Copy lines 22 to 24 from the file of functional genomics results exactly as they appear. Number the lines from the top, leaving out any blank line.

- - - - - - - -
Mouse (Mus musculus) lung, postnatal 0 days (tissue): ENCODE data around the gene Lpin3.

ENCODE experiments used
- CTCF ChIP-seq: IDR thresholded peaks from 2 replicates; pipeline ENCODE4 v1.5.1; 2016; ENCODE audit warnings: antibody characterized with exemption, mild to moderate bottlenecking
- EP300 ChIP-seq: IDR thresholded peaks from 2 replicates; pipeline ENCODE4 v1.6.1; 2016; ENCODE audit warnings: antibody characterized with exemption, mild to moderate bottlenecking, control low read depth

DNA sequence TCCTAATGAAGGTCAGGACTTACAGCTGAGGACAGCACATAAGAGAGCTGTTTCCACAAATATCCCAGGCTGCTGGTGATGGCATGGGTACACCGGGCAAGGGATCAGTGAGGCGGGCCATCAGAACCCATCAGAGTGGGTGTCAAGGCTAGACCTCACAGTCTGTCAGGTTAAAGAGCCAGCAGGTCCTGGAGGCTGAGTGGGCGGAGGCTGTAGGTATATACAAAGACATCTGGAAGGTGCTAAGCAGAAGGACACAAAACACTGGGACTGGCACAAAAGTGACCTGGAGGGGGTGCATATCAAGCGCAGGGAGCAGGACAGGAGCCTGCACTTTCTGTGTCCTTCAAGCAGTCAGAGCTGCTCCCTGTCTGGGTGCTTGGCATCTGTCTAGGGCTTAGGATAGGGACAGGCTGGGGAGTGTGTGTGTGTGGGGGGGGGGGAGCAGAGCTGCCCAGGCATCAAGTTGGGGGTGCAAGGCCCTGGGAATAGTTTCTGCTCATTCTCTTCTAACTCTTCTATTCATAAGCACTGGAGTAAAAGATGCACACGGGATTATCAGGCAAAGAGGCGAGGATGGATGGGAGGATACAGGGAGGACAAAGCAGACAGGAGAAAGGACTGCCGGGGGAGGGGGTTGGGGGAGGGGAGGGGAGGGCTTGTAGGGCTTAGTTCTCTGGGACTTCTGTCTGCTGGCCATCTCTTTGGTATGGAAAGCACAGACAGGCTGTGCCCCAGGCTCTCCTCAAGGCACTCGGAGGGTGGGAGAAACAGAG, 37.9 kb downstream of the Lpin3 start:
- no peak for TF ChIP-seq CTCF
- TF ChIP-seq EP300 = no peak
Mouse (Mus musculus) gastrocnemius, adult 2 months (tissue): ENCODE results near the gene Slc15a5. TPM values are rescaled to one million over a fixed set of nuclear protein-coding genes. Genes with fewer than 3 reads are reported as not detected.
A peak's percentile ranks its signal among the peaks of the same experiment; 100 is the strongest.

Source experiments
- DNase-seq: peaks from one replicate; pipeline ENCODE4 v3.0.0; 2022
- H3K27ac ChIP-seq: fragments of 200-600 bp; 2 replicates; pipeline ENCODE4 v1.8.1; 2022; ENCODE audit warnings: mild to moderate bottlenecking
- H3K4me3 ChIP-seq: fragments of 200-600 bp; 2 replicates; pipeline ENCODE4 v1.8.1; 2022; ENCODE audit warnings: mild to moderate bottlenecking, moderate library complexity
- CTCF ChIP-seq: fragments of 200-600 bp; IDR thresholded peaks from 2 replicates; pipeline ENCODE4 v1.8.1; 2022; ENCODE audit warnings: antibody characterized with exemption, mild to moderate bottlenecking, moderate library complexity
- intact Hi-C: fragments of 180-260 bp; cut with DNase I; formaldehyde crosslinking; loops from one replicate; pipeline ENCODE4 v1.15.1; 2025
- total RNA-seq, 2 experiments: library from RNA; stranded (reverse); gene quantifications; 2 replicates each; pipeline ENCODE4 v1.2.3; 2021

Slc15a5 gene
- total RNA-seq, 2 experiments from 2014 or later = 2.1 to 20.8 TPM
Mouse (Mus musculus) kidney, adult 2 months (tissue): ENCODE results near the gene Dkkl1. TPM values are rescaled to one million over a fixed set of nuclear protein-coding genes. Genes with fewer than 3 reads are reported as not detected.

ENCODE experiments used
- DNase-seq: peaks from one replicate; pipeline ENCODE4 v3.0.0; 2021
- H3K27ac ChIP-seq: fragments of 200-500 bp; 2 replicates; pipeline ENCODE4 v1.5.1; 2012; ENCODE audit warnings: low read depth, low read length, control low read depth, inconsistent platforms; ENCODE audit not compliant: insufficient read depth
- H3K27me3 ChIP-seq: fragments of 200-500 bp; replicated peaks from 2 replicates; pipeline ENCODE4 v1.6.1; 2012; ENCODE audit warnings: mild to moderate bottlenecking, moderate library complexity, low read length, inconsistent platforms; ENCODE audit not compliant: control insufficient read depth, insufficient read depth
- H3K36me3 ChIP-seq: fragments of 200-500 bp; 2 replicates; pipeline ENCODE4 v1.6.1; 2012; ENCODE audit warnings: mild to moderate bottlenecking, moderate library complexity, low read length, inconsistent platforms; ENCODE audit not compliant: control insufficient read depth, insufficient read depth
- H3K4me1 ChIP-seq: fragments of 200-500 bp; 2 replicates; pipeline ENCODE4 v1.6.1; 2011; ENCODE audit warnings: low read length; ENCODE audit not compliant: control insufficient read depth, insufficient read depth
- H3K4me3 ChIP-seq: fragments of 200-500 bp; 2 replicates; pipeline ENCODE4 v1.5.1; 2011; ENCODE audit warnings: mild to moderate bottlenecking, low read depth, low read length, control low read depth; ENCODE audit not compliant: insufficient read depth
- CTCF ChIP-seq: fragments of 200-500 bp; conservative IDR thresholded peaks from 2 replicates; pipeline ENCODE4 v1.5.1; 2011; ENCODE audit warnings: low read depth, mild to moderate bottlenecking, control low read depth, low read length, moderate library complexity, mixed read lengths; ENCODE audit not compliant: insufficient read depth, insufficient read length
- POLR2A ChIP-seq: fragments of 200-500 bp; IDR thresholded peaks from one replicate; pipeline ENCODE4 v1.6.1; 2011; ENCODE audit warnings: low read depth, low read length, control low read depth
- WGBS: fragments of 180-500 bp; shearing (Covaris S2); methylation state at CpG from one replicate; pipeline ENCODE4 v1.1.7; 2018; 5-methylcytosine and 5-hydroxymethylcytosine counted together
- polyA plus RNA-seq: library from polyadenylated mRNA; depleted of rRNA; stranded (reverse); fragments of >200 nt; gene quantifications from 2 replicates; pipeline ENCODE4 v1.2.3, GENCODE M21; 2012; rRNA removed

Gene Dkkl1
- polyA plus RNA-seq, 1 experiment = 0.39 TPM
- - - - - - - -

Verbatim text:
- H3K27ac ChIP-seq: fragments of 200-500 bp; 2 replicates; pipeline ENCODE4 v1.5.1; 2012; ENCODE audit warnings: low read depth, low read length, control low read depth, inconsistent platforms; ENCODE audit not compliant: insufficient read depth
- H3K27me3 ChIP-seq: fragments of 200-500 bp; replicated peaks from 2 replicates; pipeline ENCODE4 v1.6.1; 2012; ENCODE audit warnings: mild to moderate bottlenecking, moderate library complexity, low read length, inconsistent platforms; ENCODE audit not compliant: control insufficient read depth, insufficient read depth
- H3K36me3 ChIP-seq: fragments of 200-500 bp; 2 replicates; pipeline ENCODE4 v1.6.1; 2012; ENCODE audit warnings: mild to moderate bottlenecking, moderate library complexity, low read length, inconsistent platforms; ENCODE audit not compliant: control insufficient read depth, insufficient read depth